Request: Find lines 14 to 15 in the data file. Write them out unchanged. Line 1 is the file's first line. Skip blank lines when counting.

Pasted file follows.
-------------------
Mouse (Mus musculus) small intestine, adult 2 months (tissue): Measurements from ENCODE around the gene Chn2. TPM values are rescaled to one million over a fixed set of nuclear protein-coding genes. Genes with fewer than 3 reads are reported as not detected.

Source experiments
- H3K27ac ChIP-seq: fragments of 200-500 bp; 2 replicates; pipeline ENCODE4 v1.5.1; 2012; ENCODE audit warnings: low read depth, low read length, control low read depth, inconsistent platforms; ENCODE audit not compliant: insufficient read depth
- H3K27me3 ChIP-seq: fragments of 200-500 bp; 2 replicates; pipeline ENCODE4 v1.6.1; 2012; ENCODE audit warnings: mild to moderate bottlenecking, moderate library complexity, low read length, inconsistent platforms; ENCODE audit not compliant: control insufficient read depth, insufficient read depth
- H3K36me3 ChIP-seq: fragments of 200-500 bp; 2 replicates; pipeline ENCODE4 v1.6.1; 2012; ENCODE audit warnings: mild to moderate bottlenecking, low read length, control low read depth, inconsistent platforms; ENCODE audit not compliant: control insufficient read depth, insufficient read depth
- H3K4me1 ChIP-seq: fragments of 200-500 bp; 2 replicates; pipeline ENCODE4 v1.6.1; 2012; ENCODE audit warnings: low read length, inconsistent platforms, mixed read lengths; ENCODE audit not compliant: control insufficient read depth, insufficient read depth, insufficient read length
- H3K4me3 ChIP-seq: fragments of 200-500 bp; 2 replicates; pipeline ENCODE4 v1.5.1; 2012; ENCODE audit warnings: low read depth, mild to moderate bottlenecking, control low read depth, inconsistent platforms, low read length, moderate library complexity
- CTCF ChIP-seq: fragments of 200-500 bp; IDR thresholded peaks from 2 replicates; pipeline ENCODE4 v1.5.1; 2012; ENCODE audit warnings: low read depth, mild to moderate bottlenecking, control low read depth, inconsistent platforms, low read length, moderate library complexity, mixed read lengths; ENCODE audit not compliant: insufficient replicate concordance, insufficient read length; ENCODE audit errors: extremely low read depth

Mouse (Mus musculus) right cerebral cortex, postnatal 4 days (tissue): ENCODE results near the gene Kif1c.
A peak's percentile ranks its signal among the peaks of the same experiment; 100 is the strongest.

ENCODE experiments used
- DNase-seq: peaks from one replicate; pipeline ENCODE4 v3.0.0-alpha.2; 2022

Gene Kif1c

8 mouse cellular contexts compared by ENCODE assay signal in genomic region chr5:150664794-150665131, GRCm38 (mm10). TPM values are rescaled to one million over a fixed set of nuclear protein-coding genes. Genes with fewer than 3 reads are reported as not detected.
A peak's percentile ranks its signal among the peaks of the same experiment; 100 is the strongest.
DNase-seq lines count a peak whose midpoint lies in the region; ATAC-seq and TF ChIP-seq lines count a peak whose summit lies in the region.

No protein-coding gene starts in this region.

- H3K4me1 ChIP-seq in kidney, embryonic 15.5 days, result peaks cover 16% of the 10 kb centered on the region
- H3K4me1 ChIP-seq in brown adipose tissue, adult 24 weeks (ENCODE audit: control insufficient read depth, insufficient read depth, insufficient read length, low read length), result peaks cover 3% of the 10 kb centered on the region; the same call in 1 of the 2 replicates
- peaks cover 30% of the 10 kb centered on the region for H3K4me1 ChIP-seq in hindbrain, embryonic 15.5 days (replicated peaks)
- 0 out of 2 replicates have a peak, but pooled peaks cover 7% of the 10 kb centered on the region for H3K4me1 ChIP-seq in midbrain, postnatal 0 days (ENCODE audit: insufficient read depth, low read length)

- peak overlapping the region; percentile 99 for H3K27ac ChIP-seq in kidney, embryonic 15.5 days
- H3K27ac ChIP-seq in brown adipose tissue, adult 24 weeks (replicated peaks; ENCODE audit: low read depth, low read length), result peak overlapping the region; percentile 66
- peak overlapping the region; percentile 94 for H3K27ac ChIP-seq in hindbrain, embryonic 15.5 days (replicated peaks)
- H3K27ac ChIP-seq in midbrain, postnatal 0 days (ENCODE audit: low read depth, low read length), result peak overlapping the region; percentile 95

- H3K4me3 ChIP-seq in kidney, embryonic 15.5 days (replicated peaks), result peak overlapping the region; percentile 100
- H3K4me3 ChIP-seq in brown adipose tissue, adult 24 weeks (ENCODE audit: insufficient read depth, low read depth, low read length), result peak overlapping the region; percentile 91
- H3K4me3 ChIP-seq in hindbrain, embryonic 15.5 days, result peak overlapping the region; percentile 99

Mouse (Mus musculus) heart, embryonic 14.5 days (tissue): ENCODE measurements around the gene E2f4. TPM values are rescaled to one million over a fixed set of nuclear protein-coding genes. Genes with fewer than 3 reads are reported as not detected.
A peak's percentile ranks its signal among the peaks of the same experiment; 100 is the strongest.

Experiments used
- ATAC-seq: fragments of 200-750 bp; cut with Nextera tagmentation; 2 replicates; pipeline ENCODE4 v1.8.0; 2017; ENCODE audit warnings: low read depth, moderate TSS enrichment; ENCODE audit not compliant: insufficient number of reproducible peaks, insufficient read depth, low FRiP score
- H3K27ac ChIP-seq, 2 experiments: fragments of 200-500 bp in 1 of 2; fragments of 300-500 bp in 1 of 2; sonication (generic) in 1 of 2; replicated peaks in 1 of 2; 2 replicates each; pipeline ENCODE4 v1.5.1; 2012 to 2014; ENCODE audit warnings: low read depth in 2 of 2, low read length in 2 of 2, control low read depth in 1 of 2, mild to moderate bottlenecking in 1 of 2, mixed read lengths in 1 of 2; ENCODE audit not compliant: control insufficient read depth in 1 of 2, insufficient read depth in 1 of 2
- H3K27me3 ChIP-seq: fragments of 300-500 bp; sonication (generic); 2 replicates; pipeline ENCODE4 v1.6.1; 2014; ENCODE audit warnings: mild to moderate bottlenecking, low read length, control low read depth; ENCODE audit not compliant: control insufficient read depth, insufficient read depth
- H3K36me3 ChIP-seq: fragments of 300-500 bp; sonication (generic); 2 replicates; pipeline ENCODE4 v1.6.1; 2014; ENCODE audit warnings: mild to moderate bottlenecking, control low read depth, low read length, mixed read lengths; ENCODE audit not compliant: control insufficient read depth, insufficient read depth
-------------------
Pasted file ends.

8 mouse cellular contexts compared by ENCODE assay signal in genomic region chr5:150664794-150665131, GRCm38 (mm10). TPM values are rescaled to one million over a fixed set of nuclear protein-coding genes. Genes with fewer than 3 reads are reported as not detected.
A peak's percentile ranks its signal among the peaks of the same experiment; 100 is the strongest.